10 Ways to Keep Your Child Safer on the Internet

 
 
By Don Reisinger  |  Posted 2015-12-02
 
 
 
 
 
 
 
 
 
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    10 Ways to Keep Your Child Safer on the Internet
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    10 Ways to Keep Your Child Safer on the Internet

    If the VTech hack has taught us anything, it's how vulnerable kids are to data breaches and creepy people online. Here are tips for keeping kids safer online.
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    Keep Following the VTech News
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    Keep Following the VTech News

    It is exceedingly important for all parents impacted by the VTech hack to keep a close eye on any news from the company. While VTech says it's still investigating the breach, several reports have surfaced with alarming new details about stolen photos of children and their parents. Keeping the kids safe means being aware of the potential consequences of the VTech breach.
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    Watch for the Phishing Attempts
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    Watch for the Phishing Attempts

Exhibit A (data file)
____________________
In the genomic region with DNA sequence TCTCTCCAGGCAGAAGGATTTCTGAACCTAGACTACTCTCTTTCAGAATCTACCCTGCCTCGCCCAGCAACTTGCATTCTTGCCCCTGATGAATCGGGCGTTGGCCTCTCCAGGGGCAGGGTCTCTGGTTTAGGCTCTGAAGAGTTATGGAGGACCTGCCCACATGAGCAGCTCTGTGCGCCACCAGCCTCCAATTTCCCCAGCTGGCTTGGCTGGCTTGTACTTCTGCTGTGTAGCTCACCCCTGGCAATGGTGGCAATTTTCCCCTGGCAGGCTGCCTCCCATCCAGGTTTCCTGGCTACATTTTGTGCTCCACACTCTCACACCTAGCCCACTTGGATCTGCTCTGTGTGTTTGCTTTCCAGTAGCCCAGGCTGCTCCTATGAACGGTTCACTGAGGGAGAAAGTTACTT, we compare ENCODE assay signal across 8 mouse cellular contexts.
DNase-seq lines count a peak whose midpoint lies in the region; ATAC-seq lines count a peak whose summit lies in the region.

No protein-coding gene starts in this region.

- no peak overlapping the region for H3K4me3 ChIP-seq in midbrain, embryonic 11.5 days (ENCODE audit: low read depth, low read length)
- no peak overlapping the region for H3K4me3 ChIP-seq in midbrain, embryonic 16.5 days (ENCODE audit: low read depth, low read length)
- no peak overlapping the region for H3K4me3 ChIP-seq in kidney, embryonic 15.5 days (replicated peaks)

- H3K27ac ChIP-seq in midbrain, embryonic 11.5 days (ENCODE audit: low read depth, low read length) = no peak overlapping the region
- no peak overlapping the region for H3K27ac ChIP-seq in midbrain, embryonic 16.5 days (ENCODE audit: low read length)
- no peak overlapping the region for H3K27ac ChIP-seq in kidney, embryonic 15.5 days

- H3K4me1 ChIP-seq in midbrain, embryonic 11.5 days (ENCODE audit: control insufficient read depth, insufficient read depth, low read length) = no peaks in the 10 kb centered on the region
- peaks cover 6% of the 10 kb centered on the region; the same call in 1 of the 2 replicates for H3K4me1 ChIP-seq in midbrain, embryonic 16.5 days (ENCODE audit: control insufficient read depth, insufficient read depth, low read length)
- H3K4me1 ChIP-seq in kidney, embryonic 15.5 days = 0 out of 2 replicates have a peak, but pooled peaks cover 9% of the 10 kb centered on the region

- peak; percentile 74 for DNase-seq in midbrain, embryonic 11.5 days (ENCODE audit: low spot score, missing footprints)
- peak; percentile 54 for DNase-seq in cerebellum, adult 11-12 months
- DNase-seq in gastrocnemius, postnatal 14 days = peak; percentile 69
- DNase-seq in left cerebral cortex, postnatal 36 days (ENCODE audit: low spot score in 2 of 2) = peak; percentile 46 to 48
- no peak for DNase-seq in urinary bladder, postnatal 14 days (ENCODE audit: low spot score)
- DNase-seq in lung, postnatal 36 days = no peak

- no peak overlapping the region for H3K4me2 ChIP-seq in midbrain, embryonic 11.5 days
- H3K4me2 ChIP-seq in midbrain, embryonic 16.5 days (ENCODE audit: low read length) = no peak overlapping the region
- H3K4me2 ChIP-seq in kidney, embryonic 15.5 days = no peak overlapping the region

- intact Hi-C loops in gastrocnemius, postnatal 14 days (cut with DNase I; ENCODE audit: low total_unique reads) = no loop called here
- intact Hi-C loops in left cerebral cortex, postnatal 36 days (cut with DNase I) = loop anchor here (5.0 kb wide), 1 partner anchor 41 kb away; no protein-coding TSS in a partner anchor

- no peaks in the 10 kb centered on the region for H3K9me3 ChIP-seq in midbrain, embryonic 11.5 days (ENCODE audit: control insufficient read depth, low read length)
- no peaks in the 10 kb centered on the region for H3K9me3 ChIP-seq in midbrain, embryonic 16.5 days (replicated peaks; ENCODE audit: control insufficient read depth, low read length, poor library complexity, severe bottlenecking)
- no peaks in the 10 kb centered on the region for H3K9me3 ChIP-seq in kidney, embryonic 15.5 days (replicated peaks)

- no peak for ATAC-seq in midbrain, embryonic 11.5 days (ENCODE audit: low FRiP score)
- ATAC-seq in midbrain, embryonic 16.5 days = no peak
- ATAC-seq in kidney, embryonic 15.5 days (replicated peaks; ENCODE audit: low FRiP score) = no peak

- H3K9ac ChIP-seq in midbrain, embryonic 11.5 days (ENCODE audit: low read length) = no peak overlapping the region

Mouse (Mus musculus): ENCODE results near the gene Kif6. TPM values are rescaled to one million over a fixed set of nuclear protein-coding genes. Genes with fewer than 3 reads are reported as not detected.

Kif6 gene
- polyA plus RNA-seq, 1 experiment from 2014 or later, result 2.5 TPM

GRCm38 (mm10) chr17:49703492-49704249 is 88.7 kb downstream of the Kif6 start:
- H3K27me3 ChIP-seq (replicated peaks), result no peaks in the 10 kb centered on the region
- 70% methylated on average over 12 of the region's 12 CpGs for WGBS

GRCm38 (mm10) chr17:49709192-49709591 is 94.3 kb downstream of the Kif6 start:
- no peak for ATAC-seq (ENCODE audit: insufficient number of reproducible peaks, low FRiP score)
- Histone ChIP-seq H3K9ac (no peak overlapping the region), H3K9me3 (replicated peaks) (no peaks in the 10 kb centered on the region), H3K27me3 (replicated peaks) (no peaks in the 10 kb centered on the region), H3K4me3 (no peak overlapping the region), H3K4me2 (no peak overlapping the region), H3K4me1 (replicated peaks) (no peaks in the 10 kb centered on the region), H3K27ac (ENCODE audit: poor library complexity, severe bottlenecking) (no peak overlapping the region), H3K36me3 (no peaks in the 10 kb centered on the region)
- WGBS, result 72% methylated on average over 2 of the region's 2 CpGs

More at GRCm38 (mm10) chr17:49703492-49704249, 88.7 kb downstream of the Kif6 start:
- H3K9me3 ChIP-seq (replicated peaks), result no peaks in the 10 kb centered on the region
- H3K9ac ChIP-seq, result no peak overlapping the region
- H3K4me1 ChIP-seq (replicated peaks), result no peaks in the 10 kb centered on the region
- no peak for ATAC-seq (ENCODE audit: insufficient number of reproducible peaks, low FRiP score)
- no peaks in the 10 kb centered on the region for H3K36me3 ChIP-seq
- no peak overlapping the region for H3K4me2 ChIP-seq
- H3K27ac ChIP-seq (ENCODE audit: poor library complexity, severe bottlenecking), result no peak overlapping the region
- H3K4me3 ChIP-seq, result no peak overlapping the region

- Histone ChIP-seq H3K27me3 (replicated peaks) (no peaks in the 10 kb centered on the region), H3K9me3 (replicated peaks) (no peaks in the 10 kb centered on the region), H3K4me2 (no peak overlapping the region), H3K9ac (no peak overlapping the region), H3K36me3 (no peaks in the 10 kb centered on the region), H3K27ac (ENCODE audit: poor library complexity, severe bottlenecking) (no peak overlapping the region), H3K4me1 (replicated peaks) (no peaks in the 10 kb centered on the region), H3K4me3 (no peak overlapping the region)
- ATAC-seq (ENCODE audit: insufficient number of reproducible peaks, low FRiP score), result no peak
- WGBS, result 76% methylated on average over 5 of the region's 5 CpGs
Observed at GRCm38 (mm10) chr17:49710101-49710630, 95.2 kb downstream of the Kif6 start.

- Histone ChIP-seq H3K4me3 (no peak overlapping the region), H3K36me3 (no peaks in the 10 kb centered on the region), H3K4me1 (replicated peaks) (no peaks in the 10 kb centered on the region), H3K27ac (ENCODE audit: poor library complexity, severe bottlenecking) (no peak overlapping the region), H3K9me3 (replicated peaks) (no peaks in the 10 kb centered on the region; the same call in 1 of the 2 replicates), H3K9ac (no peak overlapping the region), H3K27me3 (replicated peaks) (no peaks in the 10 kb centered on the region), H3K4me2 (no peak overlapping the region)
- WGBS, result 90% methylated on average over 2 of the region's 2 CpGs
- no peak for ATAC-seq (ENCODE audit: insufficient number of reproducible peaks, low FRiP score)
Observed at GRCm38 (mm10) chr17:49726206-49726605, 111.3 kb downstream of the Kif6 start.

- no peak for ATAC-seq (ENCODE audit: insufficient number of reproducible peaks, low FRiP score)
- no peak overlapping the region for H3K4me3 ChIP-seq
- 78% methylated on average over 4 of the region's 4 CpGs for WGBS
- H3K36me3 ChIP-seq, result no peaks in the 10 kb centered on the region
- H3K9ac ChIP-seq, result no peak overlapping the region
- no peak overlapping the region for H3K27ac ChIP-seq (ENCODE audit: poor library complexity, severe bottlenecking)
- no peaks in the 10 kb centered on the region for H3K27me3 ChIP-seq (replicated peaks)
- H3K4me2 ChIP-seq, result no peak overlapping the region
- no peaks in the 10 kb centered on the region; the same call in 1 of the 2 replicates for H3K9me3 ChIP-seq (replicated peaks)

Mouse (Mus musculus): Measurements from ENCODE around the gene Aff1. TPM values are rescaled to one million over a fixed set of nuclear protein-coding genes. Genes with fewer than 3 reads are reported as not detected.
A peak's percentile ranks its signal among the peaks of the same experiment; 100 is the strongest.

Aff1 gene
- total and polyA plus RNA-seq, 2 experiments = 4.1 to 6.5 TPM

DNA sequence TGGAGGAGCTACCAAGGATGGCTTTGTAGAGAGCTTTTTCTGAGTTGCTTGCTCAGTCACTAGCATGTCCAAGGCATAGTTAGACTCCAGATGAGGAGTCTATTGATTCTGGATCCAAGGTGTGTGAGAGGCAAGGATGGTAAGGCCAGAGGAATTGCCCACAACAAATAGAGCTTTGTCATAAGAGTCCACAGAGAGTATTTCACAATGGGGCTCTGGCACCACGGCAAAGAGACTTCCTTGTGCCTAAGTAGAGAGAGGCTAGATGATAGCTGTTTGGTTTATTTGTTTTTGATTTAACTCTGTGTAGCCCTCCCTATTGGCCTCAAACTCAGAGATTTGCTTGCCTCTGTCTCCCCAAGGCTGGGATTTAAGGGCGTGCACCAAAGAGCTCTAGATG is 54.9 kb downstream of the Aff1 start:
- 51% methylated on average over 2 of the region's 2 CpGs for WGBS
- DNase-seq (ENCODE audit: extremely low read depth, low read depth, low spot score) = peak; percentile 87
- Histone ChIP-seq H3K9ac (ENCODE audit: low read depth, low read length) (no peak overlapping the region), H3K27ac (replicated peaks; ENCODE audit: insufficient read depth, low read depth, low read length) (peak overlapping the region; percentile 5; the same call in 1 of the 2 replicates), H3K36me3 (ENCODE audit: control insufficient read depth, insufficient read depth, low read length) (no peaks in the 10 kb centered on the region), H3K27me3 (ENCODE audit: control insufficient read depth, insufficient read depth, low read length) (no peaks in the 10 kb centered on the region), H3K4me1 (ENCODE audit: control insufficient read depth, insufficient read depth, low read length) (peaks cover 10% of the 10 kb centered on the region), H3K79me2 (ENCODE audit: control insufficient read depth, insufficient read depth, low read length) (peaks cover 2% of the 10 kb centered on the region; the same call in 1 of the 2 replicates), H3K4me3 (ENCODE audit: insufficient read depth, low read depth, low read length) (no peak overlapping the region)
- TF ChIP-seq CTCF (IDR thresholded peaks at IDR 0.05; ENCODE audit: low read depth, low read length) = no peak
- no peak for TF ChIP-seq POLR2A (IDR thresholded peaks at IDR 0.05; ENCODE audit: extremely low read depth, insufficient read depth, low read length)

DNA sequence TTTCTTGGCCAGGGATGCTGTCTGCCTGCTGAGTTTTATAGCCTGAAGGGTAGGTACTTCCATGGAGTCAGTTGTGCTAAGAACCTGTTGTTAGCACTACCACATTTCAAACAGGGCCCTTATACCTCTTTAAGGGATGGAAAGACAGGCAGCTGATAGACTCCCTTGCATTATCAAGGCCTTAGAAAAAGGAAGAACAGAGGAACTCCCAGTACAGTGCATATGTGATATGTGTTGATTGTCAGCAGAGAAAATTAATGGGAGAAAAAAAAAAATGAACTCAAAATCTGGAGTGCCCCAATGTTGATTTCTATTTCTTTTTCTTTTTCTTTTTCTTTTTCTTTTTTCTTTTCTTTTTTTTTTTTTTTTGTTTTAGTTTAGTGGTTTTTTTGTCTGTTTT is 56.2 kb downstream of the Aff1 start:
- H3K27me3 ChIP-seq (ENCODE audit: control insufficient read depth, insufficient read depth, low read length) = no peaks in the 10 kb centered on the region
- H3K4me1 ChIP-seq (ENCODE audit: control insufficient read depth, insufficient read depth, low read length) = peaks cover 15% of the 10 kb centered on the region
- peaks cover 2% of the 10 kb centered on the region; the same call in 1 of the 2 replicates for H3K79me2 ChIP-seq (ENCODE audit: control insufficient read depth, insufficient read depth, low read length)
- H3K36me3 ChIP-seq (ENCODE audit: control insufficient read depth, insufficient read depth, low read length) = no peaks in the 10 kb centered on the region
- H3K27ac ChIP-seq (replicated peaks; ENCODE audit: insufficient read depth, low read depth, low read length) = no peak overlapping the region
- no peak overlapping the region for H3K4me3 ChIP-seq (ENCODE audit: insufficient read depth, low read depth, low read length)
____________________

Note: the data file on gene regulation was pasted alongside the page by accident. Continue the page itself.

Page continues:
Security firm Trend Micro, which issued suggestions for parents responding to the VTech hack, says that parents should be on the lookout for phishing attacks aimed at children. The hack, after all, gave hackers access to email addresses, and Trend Micro says that it's possible they'll be used to scam kids and parents, as well as try to install malware on computers.
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    Think Seriously About Child-Safety Apps
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    Think Seriously About Child-Safety Apps

    There are a number of child-safety apps available. While they all have their strengths and weaknesses and tech-savvy kids will find their way around security precautions, they allow parents to control how and when children access sites and apps. Child-safety apps are often a useful tool in keeping kids away from dangerous places on the Web.
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    Closely Monitor the Apps Kids Use
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    Closely Monitor the Apps Kids Use

    Children enjoy using such apps as WhatsApp and Kik, among others. If kids are allowed to use those apps, it's important to at least closely monitor how they're being used. Apps from companies such as Trend Micro and Symantec provide handy tracking features that tell parents when kids are not following the rules. But good old-fashioned checking of computers and mobile devices will also do the trick and ensure kids aren't venturing into dangerous territory.
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    Be Aware of the Threats of Messaging Apps